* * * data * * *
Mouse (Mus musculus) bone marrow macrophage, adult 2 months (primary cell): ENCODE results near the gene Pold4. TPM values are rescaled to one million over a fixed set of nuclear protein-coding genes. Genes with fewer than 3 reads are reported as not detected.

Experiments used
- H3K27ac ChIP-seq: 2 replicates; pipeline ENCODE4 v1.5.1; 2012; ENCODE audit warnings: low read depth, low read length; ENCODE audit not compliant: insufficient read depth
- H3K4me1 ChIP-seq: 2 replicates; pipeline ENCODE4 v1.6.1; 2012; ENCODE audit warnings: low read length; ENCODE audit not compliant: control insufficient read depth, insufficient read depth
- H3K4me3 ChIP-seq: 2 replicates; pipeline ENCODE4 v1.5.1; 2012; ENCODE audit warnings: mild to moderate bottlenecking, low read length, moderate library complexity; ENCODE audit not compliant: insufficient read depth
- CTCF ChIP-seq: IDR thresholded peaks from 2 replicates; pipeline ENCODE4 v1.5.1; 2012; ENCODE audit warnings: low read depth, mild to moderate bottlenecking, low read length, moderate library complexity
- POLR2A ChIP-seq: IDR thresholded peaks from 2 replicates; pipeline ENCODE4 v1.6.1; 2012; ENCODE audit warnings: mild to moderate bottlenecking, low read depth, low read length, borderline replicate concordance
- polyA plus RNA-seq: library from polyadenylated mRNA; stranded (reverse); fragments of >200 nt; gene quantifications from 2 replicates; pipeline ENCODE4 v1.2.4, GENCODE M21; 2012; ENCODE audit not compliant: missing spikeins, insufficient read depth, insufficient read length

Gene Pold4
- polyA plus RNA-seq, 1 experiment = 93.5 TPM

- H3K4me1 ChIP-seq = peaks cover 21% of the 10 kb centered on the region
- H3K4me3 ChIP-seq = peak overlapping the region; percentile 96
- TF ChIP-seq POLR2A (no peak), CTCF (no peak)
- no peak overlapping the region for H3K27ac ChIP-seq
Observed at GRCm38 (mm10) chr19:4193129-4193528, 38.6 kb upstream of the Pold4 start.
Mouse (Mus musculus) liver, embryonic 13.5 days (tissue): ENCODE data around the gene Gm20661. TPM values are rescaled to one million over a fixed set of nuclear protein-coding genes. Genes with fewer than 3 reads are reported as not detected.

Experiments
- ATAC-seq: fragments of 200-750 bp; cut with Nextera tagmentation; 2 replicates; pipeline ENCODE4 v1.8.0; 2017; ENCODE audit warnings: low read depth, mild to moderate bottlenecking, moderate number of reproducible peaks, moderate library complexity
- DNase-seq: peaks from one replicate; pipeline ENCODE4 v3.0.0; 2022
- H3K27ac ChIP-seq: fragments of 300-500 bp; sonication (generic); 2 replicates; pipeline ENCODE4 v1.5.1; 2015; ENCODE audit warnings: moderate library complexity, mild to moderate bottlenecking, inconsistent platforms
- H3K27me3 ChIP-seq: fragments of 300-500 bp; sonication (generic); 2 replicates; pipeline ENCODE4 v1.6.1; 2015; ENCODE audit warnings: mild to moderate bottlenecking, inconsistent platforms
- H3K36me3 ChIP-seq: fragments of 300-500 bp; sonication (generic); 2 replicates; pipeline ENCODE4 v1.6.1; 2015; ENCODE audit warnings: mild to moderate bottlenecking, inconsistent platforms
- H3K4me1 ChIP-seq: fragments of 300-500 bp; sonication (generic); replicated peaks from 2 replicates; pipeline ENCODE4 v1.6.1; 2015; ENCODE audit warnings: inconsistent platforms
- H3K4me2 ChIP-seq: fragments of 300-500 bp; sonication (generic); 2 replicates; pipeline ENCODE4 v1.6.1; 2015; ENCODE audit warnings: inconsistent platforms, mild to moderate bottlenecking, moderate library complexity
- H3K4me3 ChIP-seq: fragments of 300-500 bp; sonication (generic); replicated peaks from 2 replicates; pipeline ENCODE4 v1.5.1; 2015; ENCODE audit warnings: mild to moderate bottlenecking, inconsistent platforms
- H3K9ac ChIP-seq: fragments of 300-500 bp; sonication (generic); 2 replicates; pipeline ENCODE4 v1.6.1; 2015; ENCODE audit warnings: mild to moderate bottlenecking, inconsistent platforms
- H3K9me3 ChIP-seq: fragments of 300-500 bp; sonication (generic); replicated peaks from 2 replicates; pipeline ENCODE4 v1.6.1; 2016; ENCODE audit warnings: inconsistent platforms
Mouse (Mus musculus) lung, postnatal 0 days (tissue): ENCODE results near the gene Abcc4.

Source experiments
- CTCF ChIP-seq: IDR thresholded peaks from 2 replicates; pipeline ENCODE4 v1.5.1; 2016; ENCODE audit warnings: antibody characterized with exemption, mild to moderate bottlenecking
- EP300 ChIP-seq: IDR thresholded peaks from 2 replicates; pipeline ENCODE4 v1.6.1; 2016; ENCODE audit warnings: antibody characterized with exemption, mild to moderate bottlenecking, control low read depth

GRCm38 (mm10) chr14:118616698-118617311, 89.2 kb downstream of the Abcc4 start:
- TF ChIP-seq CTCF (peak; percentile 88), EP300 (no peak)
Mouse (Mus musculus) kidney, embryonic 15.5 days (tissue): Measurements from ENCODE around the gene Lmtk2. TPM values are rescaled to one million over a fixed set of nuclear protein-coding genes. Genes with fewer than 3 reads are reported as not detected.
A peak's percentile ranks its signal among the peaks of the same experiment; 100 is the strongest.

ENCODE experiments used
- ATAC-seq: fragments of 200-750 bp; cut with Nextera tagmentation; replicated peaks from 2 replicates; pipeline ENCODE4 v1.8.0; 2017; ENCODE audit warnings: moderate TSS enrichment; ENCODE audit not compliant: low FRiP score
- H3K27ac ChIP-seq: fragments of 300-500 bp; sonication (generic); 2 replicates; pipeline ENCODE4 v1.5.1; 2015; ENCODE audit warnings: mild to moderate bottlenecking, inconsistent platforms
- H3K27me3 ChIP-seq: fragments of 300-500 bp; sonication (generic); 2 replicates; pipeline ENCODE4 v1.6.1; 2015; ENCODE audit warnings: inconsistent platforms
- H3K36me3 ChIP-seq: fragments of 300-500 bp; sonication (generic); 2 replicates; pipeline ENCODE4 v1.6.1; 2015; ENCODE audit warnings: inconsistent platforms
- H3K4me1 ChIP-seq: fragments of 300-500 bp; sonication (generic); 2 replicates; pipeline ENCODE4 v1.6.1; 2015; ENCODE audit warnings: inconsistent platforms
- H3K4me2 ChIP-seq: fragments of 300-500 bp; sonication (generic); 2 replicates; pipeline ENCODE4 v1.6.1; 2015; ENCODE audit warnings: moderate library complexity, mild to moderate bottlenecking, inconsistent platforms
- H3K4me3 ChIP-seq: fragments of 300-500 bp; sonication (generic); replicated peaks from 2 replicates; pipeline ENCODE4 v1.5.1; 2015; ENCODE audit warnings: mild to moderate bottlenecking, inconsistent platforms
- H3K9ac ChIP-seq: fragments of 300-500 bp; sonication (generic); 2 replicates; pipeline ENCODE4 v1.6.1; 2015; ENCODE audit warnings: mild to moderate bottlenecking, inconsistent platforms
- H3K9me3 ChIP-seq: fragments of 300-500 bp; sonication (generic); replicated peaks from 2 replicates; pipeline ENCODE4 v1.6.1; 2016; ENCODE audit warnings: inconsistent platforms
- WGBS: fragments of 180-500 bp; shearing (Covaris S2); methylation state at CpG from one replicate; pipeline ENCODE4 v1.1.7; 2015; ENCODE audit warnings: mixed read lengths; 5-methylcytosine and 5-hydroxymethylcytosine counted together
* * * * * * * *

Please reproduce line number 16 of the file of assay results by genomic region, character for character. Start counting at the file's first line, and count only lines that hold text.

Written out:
Mouse (Mus musculus) liver, embryonic 13.5 days (tissue): ENCODE data around the gene Gm20661. TPM values are rescaled to one million over a fixed set of nuclear protein-coding genes. Genes with fewer than 3 reads are reported as not detected.